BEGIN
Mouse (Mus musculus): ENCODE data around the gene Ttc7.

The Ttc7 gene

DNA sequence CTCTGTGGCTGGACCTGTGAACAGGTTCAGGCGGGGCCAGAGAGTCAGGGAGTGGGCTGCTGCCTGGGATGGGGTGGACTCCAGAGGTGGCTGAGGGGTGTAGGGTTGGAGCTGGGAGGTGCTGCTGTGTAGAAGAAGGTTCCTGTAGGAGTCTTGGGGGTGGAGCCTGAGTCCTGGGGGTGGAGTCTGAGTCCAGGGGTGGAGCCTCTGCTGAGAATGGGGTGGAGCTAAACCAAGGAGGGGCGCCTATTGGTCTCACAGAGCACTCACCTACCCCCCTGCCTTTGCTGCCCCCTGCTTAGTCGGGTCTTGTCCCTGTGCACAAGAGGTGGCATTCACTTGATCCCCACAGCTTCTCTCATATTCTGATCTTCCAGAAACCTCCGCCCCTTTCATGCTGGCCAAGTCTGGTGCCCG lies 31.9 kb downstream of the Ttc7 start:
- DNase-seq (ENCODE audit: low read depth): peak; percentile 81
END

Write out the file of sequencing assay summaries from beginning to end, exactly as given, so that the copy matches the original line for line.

Mouse (Mus musculus): ENCODE data around the gene Ttc7.

The Ttc7 gene

DNA sequence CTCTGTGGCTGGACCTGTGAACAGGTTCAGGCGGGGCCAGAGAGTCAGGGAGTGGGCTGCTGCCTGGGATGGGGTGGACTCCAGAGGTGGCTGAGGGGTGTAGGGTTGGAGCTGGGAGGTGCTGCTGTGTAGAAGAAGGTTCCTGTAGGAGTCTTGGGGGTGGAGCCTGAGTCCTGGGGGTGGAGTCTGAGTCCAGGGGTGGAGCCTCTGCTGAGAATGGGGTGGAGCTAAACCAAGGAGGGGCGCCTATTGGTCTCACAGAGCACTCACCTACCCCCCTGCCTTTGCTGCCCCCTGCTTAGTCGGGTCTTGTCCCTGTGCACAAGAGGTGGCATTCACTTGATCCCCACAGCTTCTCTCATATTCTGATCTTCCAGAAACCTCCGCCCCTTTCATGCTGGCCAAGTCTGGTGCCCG lies 31.9 kb downstream of the Ttc7 start:
- DNase-seq (ENCODE audit: low read depth): peak; percentile 81